As a contrast, Suneetha K.’s  Modernistic Ganeshas, in Fibreglass, skilfully stretch the language of Indian religious Iconography. Sheela Chamaria’s Bronze Lovers evokes the sombre Abstract Modernism of Auguste Rodin. Sheela, who studied at Delhi’s Triveni Kala Sangam, has contributed her sculptures to the Ranbaxy Collection and Jindal Group.  A more playful sculptural idiom is seen in the Bangalore-based Dimpy Menon’s simple acrobatic figurations, which manage to achieve a remarkable poise – emanating fluid urban and folksy energies.

Along similar lines are the swirling, skilfully-honed Bronze dancing figurines of Gagan Vij, Appalaraju and Ankit Patel, exemplifying a modern mastery of Bronze.  Appalaraju’s Fibreglass evocations of Minimalist figure-clusters, set within symbolic ‘wheels’, belong to this same genreMinimally-honed to linear proportions of graphic intensity, Gagan’s ebullient clusters of energetic ‘stick-figures,’ immortalised in Mudras of eternal play, convey a more heightened poetry. Ankit’s comparatively ‘grounded’  beings, playing with bicycle-wheels and balls, convey a charming spiritedness. 

Arun Pandit’s unusual standing figures, often caught in the midst of reading daily newspapers, contain the quaint metaphysics of the Indian urban secular experience. This is further explored in Venkat Bothsa’s funky, ‘happening’ and skilfully-distorted Fibreglass ‘Surrealist’ forms, that are playfully overpainted with Car-Paint and Enamels. These quirky, ‘Op’ embodiments of Time, are among the Show’s more cutting-edge works

Raj Kumar Panwar’s imposing black marble Heads, Atul Sinha’s primordially-simplistic wooden figures, Pramod Mann’s Rodinesque Bronze seated figures, and Sisir Sahana’s magically-lit  Fibreglass Icons, all combine the secular and the iconic to striking sculptural effect. Sahana’s use of electric lights, lit  within his mystical, semi-totemic Fibreglass ‘deities’,  bears beautifully-soothing cadences.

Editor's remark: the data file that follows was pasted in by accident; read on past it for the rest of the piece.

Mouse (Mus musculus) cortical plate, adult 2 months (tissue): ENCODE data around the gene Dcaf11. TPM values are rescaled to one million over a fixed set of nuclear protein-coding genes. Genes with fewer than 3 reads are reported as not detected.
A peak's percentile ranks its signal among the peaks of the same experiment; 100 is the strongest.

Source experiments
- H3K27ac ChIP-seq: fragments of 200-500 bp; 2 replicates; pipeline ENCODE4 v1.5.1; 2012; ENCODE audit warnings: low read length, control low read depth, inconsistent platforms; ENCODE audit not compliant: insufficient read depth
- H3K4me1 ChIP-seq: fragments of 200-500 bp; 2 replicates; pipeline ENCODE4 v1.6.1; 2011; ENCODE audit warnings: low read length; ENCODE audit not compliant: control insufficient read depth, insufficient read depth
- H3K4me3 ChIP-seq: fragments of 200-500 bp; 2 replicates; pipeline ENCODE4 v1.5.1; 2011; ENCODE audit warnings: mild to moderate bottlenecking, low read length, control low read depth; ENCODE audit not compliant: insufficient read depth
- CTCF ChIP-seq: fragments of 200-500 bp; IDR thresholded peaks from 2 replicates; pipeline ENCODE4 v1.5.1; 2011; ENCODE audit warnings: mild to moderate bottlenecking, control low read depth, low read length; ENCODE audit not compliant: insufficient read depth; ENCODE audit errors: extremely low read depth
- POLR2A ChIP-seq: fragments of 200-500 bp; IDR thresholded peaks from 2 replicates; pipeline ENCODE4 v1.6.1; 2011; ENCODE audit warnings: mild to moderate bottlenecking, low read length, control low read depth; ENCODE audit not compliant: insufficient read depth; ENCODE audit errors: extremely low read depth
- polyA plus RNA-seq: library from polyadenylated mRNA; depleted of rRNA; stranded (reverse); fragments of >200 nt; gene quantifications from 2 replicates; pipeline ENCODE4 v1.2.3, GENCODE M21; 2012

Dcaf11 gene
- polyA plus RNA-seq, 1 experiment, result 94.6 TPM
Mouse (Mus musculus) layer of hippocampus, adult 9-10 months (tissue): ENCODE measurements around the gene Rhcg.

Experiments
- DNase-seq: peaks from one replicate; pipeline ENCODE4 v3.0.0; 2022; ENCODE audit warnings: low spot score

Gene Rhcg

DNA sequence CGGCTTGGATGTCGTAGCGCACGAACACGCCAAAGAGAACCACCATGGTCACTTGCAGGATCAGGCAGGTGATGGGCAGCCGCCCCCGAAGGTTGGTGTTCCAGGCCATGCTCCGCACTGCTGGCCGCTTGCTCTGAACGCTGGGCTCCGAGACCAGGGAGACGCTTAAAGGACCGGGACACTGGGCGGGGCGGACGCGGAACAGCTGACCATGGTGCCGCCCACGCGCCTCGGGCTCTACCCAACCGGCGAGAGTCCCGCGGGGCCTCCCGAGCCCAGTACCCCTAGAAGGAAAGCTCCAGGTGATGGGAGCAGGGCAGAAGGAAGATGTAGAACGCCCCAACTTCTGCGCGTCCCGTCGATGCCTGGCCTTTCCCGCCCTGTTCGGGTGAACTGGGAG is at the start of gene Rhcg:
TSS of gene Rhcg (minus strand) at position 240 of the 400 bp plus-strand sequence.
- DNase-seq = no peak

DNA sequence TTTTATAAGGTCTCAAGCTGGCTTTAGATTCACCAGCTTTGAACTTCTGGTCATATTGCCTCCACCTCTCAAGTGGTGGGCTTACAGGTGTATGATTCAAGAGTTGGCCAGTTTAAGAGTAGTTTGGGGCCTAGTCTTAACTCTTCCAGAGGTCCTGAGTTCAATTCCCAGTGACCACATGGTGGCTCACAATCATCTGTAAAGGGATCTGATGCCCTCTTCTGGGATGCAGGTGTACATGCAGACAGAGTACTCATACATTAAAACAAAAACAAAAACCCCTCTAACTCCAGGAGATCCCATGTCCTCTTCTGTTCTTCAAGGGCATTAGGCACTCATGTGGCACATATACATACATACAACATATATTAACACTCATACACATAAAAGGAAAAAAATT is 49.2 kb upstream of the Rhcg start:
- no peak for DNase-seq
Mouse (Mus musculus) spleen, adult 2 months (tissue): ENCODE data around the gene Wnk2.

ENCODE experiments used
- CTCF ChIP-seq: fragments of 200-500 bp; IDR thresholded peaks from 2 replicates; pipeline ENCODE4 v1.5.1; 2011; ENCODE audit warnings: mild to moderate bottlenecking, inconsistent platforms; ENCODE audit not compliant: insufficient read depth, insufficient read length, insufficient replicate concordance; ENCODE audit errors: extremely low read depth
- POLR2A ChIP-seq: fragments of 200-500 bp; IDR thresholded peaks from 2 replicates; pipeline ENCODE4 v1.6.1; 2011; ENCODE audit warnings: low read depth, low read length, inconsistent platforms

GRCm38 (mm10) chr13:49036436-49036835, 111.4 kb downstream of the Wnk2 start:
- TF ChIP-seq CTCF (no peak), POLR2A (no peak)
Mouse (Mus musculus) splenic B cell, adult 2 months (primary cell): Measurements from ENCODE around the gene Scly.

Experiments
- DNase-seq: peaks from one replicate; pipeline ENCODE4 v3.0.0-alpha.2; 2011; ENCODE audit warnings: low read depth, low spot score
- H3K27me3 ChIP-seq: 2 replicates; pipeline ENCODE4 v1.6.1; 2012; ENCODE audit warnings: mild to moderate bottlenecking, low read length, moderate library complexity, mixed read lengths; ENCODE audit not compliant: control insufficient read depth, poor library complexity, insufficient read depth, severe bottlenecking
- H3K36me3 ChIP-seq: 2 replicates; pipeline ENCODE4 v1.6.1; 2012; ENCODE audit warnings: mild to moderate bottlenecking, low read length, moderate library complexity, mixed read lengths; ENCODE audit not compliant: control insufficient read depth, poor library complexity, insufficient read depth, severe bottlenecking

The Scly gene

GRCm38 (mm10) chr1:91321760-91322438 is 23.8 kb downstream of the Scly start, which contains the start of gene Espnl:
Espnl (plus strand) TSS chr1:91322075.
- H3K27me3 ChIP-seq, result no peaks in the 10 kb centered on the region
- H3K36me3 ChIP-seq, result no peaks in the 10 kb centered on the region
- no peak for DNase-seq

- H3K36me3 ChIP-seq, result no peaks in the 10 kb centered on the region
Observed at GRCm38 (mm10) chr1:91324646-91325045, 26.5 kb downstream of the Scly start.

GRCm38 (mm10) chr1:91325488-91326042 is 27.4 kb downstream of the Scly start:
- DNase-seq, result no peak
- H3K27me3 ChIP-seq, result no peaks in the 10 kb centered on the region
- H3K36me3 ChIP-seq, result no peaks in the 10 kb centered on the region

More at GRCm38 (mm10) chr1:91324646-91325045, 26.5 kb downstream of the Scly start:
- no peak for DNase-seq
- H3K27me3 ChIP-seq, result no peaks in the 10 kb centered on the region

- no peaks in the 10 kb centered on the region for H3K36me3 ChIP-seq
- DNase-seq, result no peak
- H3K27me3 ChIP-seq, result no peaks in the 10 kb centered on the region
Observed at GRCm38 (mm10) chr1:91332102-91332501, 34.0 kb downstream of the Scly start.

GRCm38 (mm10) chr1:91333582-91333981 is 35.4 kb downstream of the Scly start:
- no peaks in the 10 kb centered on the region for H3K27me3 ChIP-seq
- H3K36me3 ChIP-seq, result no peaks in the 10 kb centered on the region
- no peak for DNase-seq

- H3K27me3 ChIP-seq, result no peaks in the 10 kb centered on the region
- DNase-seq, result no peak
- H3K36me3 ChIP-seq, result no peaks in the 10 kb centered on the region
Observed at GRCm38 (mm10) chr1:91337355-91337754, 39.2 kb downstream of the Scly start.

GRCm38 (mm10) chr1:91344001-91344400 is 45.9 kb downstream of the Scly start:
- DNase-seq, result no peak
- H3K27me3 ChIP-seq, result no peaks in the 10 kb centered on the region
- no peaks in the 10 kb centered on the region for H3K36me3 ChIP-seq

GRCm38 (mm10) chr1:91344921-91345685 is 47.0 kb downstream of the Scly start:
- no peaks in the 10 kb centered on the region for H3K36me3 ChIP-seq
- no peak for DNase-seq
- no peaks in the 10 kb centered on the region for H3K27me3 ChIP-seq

The more ‘religious’ Indian sculptural idiom continues to express itself modernistically through such sculptors as Devidass Khattri and Sukhdev Singh. Devidass presents an unusual Bronze Buddha-Sadhana, with a green patina that incorporates ancient Tantric renditions of the Buddha in Nirvana. Sukhdev’s stylised Ganesha in white stone ‘modernises’ the ancient icon with fluency.  In a similar ‘iconic’ vein, but crafted in a traditional mode, is  senior Art Professor and Artist  Biman Das’  classical Bronze  Bust of Tagore. 

Among the most rivetting works are undoubtedly the edgy, radical Copper-Bronze-Wire and Fibreglass Heads  by Dhananjay Singh and Srinivas Reddy. These individualistic, all-seeing Profiles bear a complex mystical ‘gaze’, which stands out in the display.  Srinivas Reddy’s sublime ‘Mask Series’,  of elongated Heads in intense meditation, carved in a neo-African mode --- one of them bearing a lambent saffron ‘Bindu’ depicting the Buddha --- are strikingly evocative. Thus, this Exhibition indicates that the Human Form remains a vital art-component that cannot be compromised with --- and that the sculptural mastery of this human form is essential to all serious creativity.  From the timeless, ancient secular figurations of Mohenjodaro and Harappa, to Gandhara Buddhas, Kumartuli Durgas and Chola Parvatis, the splendour of human figuration has transfixed art-lovers over the centuries. This same eternal wonder and awe is evoked in these compelling Contemporary Figurative sculptures.